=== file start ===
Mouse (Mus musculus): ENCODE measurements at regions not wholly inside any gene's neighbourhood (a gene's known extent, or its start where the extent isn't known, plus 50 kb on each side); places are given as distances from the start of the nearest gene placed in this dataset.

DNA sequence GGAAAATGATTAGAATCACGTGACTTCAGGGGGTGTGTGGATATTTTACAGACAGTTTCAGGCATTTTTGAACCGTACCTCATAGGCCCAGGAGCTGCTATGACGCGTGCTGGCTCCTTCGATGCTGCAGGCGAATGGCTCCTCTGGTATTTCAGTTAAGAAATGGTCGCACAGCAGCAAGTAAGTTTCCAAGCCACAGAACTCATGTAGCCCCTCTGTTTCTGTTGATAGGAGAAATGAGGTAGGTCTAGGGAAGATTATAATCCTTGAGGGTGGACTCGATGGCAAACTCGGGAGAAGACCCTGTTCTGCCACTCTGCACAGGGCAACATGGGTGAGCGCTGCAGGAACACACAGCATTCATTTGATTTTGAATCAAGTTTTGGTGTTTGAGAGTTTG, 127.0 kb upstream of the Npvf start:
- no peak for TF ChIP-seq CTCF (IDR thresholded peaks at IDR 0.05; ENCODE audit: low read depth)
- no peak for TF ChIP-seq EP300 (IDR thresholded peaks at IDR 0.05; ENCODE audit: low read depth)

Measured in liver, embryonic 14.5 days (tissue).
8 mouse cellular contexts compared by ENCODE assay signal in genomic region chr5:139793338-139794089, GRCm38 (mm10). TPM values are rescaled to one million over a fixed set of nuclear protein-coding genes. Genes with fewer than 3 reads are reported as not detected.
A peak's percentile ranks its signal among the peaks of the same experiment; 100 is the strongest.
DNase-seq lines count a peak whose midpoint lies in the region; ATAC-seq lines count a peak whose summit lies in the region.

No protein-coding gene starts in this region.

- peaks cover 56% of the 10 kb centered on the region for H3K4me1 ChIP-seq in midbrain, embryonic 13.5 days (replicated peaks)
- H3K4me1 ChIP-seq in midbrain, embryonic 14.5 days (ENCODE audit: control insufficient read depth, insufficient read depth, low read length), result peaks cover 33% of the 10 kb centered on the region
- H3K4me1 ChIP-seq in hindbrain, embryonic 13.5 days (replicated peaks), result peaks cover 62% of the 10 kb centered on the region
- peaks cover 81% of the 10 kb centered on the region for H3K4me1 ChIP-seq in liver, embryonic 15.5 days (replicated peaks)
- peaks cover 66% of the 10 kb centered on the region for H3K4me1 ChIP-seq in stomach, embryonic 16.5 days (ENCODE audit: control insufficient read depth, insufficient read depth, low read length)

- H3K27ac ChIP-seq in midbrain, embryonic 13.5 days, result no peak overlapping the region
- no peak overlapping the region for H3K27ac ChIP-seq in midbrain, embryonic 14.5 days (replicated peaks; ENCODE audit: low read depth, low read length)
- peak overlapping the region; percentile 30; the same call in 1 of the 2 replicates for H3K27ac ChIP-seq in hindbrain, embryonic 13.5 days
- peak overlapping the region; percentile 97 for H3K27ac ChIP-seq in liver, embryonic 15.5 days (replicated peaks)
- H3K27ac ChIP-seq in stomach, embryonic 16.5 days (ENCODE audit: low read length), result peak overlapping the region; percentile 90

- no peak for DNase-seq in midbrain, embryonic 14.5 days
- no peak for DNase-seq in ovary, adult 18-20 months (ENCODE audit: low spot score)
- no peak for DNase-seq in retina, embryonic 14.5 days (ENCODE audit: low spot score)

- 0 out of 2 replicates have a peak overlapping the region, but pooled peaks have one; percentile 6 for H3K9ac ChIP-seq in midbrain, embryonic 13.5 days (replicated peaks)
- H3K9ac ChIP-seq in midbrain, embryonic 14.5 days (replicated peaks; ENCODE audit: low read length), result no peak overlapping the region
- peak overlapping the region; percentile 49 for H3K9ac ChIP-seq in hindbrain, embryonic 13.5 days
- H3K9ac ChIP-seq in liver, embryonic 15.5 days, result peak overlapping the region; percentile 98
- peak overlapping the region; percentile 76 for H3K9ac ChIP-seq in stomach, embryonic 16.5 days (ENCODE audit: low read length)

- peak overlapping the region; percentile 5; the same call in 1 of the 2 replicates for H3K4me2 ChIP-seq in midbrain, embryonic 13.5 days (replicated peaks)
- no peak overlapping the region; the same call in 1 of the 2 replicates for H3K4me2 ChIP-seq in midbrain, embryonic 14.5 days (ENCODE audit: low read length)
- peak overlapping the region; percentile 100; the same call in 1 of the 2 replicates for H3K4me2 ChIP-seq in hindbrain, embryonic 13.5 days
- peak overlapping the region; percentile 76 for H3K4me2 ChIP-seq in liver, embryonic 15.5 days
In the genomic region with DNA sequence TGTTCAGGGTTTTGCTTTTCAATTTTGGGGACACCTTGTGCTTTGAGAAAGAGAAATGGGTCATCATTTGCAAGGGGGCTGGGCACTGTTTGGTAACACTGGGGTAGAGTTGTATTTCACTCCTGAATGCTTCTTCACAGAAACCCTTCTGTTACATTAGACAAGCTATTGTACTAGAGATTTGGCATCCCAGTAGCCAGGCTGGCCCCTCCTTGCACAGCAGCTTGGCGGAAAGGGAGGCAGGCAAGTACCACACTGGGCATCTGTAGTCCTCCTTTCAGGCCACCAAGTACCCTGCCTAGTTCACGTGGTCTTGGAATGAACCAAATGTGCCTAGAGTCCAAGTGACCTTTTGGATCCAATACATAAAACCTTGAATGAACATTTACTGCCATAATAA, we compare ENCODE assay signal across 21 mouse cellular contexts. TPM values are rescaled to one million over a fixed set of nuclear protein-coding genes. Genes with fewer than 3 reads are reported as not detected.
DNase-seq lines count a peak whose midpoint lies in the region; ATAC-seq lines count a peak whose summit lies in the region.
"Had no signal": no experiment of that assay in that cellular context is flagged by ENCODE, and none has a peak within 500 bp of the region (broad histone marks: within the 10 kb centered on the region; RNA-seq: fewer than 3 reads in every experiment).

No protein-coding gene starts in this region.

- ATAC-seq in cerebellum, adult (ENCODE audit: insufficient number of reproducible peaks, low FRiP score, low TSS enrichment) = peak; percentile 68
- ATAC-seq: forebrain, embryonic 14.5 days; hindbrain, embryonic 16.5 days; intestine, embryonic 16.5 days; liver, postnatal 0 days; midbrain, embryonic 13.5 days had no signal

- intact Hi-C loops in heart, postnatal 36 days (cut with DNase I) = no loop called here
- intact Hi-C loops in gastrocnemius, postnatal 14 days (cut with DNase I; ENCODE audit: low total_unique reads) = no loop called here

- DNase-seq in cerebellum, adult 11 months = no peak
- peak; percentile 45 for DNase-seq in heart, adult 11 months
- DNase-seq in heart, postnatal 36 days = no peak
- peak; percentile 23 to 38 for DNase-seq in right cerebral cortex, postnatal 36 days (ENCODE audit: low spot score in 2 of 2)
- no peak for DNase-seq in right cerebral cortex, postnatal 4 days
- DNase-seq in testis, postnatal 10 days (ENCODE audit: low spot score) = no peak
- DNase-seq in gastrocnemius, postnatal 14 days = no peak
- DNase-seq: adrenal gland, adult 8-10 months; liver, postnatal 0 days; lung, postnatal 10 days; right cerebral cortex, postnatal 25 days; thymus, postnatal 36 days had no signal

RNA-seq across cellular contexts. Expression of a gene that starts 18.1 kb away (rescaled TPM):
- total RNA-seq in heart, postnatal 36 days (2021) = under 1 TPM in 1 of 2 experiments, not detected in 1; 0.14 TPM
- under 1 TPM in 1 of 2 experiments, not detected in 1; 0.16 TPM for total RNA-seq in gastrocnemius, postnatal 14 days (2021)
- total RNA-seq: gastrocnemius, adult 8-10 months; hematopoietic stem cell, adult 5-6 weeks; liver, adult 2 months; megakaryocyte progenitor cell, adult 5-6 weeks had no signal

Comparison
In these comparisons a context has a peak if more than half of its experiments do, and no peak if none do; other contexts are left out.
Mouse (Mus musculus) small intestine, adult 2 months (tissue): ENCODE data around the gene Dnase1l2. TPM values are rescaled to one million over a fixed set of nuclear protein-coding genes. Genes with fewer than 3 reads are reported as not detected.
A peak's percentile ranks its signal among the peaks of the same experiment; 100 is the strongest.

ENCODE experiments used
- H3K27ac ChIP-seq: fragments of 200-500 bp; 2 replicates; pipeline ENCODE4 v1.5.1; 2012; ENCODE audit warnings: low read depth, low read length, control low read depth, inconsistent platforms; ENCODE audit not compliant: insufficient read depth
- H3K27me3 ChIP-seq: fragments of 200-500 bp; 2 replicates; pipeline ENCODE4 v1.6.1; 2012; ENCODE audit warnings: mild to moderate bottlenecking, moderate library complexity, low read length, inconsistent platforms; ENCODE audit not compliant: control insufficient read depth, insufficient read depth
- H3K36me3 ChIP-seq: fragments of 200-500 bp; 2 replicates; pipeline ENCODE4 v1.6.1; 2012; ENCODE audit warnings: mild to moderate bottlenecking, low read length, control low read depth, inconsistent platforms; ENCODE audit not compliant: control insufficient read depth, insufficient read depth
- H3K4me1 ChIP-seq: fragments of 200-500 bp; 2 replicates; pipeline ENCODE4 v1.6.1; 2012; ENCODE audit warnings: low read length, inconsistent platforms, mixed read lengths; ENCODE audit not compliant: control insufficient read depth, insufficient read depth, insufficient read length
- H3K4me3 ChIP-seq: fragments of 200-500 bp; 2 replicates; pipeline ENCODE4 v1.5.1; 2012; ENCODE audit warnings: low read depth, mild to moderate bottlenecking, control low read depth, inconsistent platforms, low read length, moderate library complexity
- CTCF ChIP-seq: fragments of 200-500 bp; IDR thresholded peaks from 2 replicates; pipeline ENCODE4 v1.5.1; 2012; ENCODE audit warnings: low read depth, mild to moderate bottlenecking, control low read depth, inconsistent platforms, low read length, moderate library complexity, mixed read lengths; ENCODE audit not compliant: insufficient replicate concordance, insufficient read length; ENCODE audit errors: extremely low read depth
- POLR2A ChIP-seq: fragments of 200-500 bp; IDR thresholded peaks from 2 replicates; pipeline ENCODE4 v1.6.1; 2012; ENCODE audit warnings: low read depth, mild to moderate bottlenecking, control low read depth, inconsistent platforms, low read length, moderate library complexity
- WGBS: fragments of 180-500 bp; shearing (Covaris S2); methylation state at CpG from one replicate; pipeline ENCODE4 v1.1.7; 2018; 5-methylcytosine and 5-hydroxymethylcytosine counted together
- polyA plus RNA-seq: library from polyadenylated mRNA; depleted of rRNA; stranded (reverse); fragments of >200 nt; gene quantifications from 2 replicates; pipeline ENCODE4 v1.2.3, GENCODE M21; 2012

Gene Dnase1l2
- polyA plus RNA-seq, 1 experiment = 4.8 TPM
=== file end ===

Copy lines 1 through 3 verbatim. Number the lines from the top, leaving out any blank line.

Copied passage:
Mouse (Mus musculus): ENCODE measurements at regions not wholly inside any gene's neighbourhood (a gene's known extent, or its start where the extent isn't known, plus 50 kb on each side); places are given as distances from the start of the nearest gene placed in this dataset.

DNA sequence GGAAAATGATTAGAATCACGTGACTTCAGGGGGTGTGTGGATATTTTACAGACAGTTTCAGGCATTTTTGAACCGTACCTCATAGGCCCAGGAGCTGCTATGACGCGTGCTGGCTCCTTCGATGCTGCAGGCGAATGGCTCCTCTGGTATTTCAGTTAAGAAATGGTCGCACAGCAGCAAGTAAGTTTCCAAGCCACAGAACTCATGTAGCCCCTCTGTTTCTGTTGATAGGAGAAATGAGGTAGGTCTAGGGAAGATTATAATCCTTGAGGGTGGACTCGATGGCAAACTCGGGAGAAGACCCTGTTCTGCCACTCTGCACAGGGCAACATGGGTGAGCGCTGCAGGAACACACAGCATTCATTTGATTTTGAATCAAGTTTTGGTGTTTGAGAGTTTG, 127.0 kb upstream of the Npvf start:
- no peak for TF ChIP-seq CTCF (IDR thresholded peaks at IDR 0.05; ENCODE audit: low read depth)